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A comparison of F1 Challenge '99 - '02, by Electronic Arts, and Grand Prix 4 by Geoff Crammond.

By Andrew Cooper (aka Go Alesi)
12 July 2003

EA's F1 Challenge was released without the hype of previous games. In fact, some people (ie myself) didn't even realise that it was coming out until a week before. EA's approach was refreshing.

I intend to, in my first ever review (so go easy on me) (and 3,700 words!), without bias, look at F1 Challenge and also compare it to GP4 at the same time.

“Impossible” I hear some of you cry! No sarcastic remarks, no distorted opinions, just the facts and an honest opinion. Well, that's the intention, but all comments are welcome……

Four Seasons Rolled Into One

F1 Challenge is the first game to include 4 different seasons in one. Unfortunately, the PC version has no career mode like the console versions. This is a bit of a disappointment, but I wouldn't bet against it being possible to implement a career mode.

Many have said that putting 4 seasons together was just an attempt to make an old game look like new. Well, for those in the F1 200x community, the 4 seasons is a bit pointless. If we wanted, we could download most of the season specific stuff. But then, why do we need a 2003 game? We can already download most of what is needed for a 2003 season. EA know this, and appear to have gone to please the non-community section whilst saving the cost for another new licence and doing something new.

But it isn't just an attempt to make an old game look new. Under the bonnet there's plenty of changes.


Physics aren't my strongest point, and using a joystick means at a slight disadvantage, but we all know that F1 2002's physics were quite wrong. There was virtually no low speed grip and it was like driving a rally car. There was too much high speed grip too. This however, has been fixed in F1 Challenge.

The cars now handle how I would expect them too from watching race after race, and reading article after article on F1. At high speeds the grip has been reduced, but there's still lots of it. The car feels stable, just like the better F1 cars look in real life. But there's not the unrealistic grip there was. Oh no; if you go too fast into a fast corner such as 180R or Eau Rouge the car will either understeer badly and you'll loose loads of speed, or the back end will try to swap with the front!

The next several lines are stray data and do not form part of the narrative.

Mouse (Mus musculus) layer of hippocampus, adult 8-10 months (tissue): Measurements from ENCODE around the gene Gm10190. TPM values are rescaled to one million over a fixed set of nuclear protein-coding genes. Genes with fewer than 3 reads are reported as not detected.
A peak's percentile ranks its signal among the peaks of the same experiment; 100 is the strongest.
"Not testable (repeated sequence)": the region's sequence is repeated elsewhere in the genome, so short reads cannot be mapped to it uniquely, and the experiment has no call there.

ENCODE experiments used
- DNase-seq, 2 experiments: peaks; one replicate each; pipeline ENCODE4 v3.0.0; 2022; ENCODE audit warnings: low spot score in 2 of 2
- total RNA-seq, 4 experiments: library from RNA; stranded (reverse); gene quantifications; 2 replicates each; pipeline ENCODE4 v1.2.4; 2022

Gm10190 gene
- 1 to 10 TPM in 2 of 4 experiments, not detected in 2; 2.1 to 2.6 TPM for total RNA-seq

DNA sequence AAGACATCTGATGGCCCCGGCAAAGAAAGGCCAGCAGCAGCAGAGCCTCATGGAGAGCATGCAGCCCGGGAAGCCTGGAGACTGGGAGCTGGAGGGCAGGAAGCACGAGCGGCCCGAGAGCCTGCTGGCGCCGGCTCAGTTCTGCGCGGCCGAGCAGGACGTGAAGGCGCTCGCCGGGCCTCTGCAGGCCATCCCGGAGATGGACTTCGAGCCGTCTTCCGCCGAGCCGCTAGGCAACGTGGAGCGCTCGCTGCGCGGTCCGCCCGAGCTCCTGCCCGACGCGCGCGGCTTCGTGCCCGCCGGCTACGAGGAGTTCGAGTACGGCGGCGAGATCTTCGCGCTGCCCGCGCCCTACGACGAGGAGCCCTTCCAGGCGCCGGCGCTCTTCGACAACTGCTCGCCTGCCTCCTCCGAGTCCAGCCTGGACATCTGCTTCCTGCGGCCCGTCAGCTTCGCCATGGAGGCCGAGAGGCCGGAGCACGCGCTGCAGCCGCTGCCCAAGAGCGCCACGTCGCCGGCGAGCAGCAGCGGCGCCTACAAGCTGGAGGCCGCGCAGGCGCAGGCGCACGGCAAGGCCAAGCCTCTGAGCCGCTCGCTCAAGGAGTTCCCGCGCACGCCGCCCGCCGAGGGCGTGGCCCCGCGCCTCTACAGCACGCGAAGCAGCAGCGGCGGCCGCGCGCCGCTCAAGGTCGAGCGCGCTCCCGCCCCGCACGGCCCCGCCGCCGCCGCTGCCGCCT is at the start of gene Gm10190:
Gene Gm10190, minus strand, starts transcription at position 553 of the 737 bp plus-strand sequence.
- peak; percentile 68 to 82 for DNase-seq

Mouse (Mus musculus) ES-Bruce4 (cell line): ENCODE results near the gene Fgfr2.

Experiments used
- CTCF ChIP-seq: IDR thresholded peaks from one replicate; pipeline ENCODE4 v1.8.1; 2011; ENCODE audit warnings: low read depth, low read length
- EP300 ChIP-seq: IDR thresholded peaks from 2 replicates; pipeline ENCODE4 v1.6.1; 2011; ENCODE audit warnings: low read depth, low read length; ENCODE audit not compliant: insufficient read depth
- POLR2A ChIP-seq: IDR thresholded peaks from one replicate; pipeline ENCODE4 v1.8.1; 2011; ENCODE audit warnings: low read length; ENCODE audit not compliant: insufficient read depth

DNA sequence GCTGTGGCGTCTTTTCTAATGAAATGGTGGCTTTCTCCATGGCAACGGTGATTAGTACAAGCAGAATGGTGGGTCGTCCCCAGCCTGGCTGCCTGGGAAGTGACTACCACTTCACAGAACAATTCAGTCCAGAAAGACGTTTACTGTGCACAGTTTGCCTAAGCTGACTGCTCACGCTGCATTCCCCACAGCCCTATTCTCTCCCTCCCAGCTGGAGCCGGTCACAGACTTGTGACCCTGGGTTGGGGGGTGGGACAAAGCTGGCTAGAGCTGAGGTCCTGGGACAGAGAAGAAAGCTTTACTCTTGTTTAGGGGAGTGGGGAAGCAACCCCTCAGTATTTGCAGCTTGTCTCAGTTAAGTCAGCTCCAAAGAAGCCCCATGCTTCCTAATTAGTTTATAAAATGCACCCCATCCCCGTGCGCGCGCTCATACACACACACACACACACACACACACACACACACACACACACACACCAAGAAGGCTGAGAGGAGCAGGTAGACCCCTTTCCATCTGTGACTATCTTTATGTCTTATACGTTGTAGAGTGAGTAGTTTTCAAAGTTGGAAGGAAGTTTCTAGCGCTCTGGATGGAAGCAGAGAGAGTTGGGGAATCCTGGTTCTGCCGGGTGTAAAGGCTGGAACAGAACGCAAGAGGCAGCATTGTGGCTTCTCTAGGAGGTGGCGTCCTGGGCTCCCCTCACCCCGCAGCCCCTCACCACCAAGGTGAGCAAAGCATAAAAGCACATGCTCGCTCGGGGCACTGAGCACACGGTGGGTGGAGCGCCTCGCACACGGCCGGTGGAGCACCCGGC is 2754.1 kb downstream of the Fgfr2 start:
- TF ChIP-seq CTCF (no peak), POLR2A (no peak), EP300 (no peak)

This is because the cars can be quite loose at the back. If you brake sharp, the rear end will become twitchy. If you fling the car wildly into the corner, the rear end will slide out (not to the extent of F1 200x though). If you have the set-up wrong, the car won't stay stable for long either. You also now have to get the line exactly right through the fast corners else you'll become slow moving vehicle. It's all about being smooth. Several times for example, I've gone into Eau Rouge too tight, and I come out 20mph or so too slow.
You never feel glued down; there's always a tyre barrier waiting for you if you make just a tiny mistake and push the car a bit too hard, and the car can quickly get out from under you, but you can't really powerslide like before.

The massive understeer at low speeds has also been solved, and there's no sliding sideways through the corners Colin McRae style.. The car now turns in well, but you can tell where the limit is. Going too fast will result in you rapidly loosing front end grip and forcing you to quickly scrub off speed.

The difference between cars and seasons is also quite noticeable. There's a considerable improvement in handling between 2002 and 1999 for example.

Pages: 1, 2, 3, 4, 5 Physics, Kerbs & Tracks »

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